Universities are considering whether to throw their hats into the ring for a pilot exercise to test how impact could be assessed under the research excellence framework.
The Higher Education Funding Council for England has written to vice-chancellors to ask whether they want to participate, but there is concern over how the pilot will sit beside a sector-wide consultation on the REF.
One senior figure in the sector said it was odd that the pilot and consultation will overlap rather than one testing the other's findings.
Another suggested it would have been better to do the pilot first then consult on its conclusions.
They pointed out that Hefce "learnt a lot from piloting bibliometrics": their role in the REF proposals has been reduced in light of the results.
Hefce is due to launch its formal three-month consultation on the framework - which will include proposals for assessing the economic and social impact of research - late next month.
The impact pilot will run from autumn 2009 to mid-2010.
In its letter to vice-chancellors, Hefce says that using impact in the assessment process is "largely new and comparatively untried". It adds: "For this reason, and given that the timetable for implementing the REF is tight, we plan to run a pilot exercise to test and inform the further development of our approach."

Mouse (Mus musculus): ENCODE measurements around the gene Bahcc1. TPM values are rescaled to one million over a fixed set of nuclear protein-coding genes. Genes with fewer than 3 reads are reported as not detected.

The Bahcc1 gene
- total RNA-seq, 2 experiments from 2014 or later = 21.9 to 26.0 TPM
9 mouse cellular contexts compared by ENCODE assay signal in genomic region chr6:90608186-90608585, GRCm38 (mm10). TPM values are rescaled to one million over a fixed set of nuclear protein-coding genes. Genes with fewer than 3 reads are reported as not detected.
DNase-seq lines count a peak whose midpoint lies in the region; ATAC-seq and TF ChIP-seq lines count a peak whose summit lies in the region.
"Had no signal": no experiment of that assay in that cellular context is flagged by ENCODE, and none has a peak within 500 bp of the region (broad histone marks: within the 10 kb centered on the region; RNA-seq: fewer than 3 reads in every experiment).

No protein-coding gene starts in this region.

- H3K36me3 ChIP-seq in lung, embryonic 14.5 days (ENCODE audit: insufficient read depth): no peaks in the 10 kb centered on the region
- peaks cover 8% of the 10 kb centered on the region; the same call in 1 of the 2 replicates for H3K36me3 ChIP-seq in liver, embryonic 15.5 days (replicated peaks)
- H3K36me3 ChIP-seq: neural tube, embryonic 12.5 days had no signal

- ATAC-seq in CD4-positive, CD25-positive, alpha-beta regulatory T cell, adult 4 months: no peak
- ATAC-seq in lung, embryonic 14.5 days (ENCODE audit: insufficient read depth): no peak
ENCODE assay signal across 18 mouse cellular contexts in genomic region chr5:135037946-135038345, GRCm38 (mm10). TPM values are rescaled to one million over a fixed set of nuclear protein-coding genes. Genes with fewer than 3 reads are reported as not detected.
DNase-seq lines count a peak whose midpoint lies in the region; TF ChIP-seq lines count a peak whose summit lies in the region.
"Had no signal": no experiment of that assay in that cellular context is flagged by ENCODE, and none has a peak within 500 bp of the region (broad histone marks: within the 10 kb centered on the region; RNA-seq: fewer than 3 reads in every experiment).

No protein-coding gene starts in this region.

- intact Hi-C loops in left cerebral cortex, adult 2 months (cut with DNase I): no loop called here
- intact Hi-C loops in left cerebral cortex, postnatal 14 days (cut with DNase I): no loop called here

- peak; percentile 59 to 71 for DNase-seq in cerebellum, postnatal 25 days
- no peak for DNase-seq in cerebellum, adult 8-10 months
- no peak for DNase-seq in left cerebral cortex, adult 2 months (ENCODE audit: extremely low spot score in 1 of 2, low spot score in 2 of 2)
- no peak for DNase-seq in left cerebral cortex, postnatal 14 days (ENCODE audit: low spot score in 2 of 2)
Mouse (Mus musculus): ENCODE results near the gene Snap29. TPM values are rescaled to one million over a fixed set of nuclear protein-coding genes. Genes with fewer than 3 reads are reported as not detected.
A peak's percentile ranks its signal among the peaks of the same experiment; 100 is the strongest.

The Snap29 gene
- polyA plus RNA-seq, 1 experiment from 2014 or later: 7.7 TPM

Trevor McMillan, pro vice-chancellor for research at Lancaster University, said he was not surprised that the pilot and consultation were running in parallel, given the timeframe Hefce is working to.
The REF is due to inform funding from 2014, and he said there could be pressure to add another year to this timetable.
He predicted that many universities, including Lancaster, would be volunteering for the pilot and said taking part would "help us to get our heads around what we need to do".
Bob Allison, pro vice-chancellor for research at the University of Sussex, said he had "no problem" with the overlap between the consultation and pilot, "provided there is a feed-in mechanism between the two".
Hefce stressed that its "broad approach" to assessing impact in the REF, which will replace the research assessment exercise as the mechanism for the annual allocation of nearly £2 billion in research funding, had been drawn up through informal consultation and expert advice.
A Hefce spokesman said: "We will consult on this during autumn 2009, but also wish to test the approach in detail and refine it further through a pilot exercise. This will start during the REF consultation period and will continue through to summer 2010, taking on board feedback from the consultation."
He declined to rule out an extension to the timetable.
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